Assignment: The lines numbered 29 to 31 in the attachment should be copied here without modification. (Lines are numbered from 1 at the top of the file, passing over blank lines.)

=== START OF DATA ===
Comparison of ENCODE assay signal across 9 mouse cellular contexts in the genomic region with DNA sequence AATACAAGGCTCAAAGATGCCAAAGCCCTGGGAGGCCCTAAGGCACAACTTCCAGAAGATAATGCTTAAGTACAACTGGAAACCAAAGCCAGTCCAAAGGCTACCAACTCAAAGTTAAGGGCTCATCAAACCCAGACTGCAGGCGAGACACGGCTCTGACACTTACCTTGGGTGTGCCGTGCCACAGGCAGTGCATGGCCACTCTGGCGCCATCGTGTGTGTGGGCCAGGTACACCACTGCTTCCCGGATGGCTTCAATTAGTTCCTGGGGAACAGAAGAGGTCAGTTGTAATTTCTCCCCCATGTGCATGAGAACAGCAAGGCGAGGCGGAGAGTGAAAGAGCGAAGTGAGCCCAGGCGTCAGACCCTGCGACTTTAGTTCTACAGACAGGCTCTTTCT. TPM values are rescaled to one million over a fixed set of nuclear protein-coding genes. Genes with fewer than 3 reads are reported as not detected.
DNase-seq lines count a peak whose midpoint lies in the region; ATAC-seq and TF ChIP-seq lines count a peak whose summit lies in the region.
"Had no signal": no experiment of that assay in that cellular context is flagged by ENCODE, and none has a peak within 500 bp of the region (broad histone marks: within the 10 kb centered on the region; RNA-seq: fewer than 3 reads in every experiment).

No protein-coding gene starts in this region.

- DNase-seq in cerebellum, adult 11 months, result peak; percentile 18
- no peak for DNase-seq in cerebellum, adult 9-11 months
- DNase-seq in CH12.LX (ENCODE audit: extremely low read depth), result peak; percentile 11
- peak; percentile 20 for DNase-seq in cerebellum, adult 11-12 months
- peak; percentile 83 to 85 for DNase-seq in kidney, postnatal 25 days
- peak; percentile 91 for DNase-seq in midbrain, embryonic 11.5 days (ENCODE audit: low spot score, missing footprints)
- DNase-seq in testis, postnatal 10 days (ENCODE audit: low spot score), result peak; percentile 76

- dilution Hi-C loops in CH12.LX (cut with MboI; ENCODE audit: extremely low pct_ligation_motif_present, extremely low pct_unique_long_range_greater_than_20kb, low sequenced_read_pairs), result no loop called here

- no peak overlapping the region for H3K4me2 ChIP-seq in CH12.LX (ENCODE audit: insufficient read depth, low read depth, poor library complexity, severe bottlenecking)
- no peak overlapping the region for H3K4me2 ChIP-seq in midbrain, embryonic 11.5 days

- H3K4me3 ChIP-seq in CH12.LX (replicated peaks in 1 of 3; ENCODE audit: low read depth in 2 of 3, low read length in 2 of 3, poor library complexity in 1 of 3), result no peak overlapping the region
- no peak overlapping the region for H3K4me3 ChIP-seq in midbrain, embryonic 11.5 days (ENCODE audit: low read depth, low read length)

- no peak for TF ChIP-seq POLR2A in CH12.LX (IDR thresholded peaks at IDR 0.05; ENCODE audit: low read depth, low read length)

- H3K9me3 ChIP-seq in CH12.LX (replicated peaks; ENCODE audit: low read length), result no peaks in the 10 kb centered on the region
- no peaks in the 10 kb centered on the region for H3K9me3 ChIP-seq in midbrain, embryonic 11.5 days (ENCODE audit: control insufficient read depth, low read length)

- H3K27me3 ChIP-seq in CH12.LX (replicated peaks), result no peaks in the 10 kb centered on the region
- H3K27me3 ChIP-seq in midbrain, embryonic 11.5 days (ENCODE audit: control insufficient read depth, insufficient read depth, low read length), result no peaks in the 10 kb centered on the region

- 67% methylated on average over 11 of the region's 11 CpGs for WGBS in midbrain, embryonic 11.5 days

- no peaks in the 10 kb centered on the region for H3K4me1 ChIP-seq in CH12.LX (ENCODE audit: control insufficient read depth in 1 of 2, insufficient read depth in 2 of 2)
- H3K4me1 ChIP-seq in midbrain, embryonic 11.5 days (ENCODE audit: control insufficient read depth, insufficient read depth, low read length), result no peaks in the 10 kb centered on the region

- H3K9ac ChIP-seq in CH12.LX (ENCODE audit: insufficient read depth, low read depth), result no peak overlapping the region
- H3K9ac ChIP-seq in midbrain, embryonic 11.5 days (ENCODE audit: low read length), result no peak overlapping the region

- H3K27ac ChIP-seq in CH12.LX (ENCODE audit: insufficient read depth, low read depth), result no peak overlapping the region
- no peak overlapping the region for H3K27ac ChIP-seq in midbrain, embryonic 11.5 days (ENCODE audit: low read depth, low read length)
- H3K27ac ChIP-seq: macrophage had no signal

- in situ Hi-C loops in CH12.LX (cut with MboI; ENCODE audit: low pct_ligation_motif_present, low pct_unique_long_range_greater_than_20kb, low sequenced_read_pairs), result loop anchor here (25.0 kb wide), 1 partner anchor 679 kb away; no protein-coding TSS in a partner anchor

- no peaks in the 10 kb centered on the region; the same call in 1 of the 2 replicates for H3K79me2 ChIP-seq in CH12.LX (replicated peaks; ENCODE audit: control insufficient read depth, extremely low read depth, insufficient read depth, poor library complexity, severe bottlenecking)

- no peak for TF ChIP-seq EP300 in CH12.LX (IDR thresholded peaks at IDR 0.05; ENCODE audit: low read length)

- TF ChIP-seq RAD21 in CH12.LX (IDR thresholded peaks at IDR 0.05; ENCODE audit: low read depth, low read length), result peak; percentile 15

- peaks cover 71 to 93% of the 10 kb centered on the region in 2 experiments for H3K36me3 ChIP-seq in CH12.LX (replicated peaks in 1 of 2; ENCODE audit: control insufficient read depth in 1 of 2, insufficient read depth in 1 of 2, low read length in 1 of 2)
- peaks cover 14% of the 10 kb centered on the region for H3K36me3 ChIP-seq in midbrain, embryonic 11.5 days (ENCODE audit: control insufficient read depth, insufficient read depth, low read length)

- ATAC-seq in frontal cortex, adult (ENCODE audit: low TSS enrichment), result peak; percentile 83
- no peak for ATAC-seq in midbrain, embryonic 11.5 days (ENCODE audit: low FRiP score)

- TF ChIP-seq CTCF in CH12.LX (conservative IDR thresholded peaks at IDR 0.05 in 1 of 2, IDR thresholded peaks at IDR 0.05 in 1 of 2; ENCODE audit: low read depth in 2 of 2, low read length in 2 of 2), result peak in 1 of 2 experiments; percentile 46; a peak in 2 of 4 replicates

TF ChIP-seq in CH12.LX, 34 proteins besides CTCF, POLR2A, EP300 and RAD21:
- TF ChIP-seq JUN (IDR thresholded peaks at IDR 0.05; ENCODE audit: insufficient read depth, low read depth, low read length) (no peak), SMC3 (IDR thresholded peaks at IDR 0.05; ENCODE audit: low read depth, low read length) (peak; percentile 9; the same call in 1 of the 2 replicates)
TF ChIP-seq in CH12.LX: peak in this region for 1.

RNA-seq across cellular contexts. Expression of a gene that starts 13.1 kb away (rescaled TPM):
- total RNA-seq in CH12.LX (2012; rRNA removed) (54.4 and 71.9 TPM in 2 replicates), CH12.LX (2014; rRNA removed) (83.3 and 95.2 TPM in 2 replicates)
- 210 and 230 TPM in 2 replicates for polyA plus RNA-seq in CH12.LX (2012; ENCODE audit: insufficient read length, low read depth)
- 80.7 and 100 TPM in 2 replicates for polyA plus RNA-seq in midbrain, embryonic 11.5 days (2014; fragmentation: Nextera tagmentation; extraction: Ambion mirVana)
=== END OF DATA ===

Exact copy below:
- H3K27ac ChIP-seq: macrophage had no signal

- in situ Hi-C loops in CH12.LX (cut with MboI; ENCODE audit: low pct_ligation_motif_present, low pct_unique_long_range_greater_than_20kb, low sequenced_read_pairs), result loop anchor here (25.0 kb wide), 1 partner anchor 679 kb away; no protein-coding TSS in a partner anchor

- no peaks in the 10 kb centered on the region; the same call in 1 of the 2 replicates for H3K79me2 ChIP-seq in CH12.LX (replicated peaks; ENCODE audit: control insufficient read depth, extremely low read depth, insufficient read depth, poor library complexity, severe bottlenecking)